Automatic dependent surveillance-broadcast (ADS-B) looks to be the future of surveillance in the National Airspace System (NAS). Although FAA has announced only a preliminary decision, ADS-B is a good bet--sooner rather than later--because of its performance advantages for both controllers and operators, as well as its economics. But what will it cost to equip the fleet? How can airlines get the most capability with the least pain?
As it happens, Mitre's Center for Advanced Aviation System Development (CAASD), a federally funded R&D center, discussed these issues at the recent Digital Avionics Systems Conference (DASC) in Arlington, Va. Using its highly granular predictive model as the basis for an initial look at ADS-B equipage trends, Mitre examined current levels of equipage and estimated future levels of equipage and modification costs. The study, no doubt, will provide fodder for both those who want an ADS-B mandate as soon as possible and those who want to push it off into the distant future. Mitre will provide more details in coming months at its Web site, www.mitrecaasd.org.
For one thing, Mitre indicates that much will be achieved through attrition and normal replenishment. In 2014, assuming no retrofits, almost half of the large air transport fleet (3,303 aircraft) would be capable of using ADS-B, either broadcast-only or full cockpit display of traffic information (CDTI). That compares with 3,406 aircraft which would not have this capability. Of course the longer one waits to equip, the longer it will take to reap the benefits. It should also be noted that "capable," in Mitre's study, means using the currently fielded DO-260 standard. If operators are required to upgrade to a new DO-260A standard, there will be an additional cost.
Not all of the 3,406 aircraft in 2014 would be equally incapable. Mitre says that 1,811 of them, in fact, would be "latent" vis-à¶is ADS-B. These airplanes would have some, but not all, of the components required for ADS-B. They may be able to achieve ADS-B by adding data link, interfacing to existing equipment, or applying a service bulletin, said Kent Hollinger, the Mitre CAASD principal engineer who presented these findings at DASC. By contrast, "not equipped" aircraft like old DC-9s would require major component additions or equipment replacements. There could be as many as nine different gradations of latency.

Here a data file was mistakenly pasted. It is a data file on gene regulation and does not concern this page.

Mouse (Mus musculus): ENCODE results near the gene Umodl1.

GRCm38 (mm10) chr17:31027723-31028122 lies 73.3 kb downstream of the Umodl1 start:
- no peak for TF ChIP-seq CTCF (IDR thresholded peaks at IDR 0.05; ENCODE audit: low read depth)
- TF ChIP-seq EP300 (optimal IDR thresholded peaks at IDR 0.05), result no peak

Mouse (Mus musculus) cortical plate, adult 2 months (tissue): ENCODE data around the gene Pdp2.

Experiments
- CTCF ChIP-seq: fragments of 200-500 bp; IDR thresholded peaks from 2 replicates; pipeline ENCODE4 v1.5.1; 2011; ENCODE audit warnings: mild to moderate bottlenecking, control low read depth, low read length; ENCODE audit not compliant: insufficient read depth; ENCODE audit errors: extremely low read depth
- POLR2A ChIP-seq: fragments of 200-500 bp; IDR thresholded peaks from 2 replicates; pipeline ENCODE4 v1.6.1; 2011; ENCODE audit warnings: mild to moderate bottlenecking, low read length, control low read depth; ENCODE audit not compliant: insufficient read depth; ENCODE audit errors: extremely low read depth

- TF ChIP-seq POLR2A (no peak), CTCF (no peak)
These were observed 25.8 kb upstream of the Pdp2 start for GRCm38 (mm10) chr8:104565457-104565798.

Mitre developed "state diagrams," graphically depicting the different modification paths airlines might take to achieve ADS-B. These paths include: nonequipped to CDTI, nonequipped to broadcast-only, latent to CDTI, latent to broadcast-only, and broadcast-only to CDTI. Of these paths, the least expensive is from latent (for broadcast) to broadcast-only. For "modern," digital aircraft with integrated displays, such as the Boeing 777, the cost of the latent-to-broadcast-only route is around $16,500, according to Mitre. This modification strategy for a "neoclassic" aircraft like a B757 or B767 costs approximately the same amount. It will cost about $25,500 for a "classic" analog plane without a flight management system.
The good news for air transports is that the number of "capables" (using DO-260) would rise steadily over time--from just over 600 in 2004 to more than 4,000 in 2016. This reflects the fact that Boeing and Airbus have been equipping jets with the ability to broadcast via extended squitter for the last two years. The number of nonequipped air transport planes would decrease from almost 3,000 in 2004 to slightly more than 1,300 in 2016, as older models are retired.
But what about costs? Mitre estimates it will take $850 million to equip any remaining "stragglers" for broadcast-only in the air transport, regional and general aviation (GA) sectors if FAA sets January 2021 as the required ADS-B capability date. That's $141.3 million for air transport, $32.9 million for regional and $676 million for GA. The estimate assumes no access to airspace above FL100, into Class B airspace, and into the top 70 airports without ADS-B.
But FAA is understood to be considering a 2014 start date for Class A airspace. If so, the cost will rise, perhaps significantly, which will be an argument against it. Mitre, no doubt, is studying that, too.